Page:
An example XML template for a floating license looks like the following:

    ‹?xml version="1.0" encoding="utf-8"?›
    ‹LICENSEFILE›
    ‹SETTING END="2012-01-01" /›
    ‹FEATURE NAME="MyFeatureName" /›
    ‹SETTING MAJOR_VERSION="1" /›
    ‹SETTING MINOR_VERSION="0" /›
    ‹SETTING COUNT="80" /›
    ‹SERVER_HOSTID›
    ‹SETTING ETHERNET="C8A516AD01AFC9FA" /›
    ‹/SERVER_HOSTID›
    ‹/FEATURE›
    ‹/LICENSEFILE›

    4. The following example assumes that your custom parameter in the application code is an integer called MyCustomParameter. To take the custom parameter into account in your code (based on network.c example), change the checkout parameter:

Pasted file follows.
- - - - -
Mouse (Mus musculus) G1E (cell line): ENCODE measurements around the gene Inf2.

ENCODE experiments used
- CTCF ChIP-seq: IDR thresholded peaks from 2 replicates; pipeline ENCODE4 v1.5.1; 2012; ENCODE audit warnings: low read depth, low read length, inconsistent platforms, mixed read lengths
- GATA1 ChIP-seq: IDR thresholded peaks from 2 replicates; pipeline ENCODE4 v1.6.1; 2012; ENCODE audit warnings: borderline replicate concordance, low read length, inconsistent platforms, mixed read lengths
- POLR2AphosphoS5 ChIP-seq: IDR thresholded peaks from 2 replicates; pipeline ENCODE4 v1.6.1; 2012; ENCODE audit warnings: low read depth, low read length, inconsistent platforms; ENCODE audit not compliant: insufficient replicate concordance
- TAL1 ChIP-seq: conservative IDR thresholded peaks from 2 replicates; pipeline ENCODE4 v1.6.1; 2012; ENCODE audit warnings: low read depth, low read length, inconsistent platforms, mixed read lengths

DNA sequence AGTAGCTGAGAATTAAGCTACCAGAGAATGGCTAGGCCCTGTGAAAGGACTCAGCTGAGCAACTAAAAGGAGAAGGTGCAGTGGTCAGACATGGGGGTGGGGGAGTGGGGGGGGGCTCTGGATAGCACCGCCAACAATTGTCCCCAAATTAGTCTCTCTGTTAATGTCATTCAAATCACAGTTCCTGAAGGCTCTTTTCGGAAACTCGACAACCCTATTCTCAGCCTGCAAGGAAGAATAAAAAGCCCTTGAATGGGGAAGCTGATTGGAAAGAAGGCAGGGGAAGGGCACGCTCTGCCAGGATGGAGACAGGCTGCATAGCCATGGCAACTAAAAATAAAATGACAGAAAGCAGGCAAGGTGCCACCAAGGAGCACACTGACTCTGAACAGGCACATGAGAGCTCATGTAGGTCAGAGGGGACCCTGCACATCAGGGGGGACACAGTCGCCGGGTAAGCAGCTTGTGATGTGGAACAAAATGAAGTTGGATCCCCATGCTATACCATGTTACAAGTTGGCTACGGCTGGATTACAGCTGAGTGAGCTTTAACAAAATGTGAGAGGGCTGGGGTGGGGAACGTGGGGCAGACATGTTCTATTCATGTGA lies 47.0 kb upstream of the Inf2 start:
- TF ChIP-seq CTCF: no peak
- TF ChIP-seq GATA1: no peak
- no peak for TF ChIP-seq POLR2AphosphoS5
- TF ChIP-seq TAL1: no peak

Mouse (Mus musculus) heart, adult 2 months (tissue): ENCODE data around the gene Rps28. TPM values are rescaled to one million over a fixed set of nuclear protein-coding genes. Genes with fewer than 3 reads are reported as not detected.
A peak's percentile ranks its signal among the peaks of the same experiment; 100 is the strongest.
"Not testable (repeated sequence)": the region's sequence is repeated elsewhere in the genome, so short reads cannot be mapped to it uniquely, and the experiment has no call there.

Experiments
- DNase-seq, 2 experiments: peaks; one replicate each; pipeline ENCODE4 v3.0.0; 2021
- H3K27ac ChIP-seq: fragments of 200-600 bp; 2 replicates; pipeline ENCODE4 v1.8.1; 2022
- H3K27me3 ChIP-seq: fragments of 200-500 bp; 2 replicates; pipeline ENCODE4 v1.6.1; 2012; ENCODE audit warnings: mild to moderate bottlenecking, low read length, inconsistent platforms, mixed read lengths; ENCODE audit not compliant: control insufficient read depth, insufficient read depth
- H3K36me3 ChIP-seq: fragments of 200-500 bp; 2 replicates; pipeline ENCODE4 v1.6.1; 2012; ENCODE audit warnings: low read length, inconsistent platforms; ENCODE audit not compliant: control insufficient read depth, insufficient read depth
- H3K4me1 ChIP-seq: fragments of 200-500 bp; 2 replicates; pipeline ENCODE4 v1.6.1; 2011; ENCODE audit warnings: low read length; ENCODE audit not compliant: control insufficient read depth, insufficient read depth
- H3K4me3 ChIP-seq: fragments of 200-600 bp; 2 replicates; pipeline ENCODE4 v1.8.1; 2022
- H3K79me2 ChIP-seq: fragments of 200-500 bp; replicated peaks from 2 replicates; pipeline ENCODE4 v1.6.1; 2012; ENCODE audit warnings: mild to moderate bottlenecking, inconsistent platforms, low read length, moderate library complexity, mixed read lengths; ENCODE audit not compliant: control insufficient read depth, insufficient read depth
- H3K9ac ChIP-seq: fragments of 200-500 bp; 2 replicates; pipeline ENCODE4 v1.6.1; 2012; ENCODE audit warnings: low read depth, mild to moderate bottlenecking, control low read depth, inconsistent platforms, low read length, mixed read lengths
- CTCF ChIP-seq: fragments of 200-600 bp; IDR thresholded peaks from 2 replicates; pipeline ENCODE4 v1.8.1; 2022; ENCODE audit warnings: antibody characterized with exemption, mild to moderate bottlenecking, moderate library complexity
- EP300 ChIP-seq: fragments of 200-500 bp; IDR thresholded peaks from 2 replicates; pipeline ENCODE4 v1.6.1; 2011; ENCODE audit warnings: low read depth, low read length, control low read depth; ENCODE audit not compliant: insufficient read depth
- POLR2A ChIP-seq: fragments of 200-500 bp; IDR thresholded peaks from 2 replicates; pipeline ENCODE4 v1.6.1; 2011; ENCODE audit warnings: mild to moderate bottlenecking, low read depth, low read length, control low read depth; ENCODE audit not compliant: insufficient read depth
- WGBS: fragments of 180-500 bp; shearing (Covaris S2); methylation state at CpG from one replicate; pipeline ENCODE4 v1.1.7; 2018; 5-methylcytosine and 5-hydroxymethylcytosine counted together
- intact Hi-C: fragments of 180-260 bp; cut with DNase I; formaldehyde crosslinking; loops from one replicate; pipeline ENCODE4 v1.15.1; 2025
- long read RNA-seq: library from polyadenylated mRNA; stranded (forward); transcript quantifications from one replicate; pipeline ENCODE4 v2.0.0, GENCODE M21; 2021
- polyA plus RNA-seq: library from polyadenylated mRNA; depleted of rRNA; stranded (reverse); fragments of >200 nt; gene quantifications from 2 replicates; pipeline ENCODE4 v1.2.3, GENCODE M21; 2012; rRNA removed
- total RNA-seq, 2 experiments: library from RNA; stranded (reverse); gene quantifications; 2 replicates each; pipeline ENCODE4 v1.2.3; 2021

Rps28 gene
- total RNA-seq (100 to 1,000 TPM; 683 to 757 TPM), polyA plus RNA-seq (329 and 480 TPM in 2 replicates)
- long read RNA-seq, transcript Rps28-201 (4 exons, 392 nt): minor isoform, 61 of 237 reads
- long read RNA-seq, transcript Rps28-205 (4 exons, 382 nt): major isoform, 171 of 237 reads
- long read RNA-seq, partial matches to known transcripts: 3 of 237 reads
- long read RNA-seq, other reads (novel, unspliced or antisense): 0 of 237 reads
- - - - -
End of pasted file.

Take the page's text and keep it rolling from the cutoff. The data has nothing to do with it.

LMX_Checkout(LmxHandle, "MyFeatureName", 1, 0, 1)

    to:

    LMX_Checkout(LmxHandle, "MyFeatureName", 1, 0, MyCustomParameter)

    This will take into account the initial value of the custom parameter. We can also assume the custom parameter might change during the program runtime. For this reason, we'll define a variable called MyCustomParameterDifference, which will be the difference between the previous and current value. Whenever the custom parameter changes, the MyCustomParameterDifference value must be updated and LMX_Checkout or LMX_Checkin called depending on the negative or positive change. If the difference is positive we'll call:

    LMX_Checkout(LmxHandle, "MyFeatureName", 1, 0, MyCustomParameterDifference)

    If the difference is negative we'll call:

    LMX_Checkin(LmxHandle, "MyFeatureName", ( (-1)*MyCustomParameterDifference) )

    5.Compile your application. To check how it works, remember to start the license server (refer to the LM-X Quick Start Guide for more information).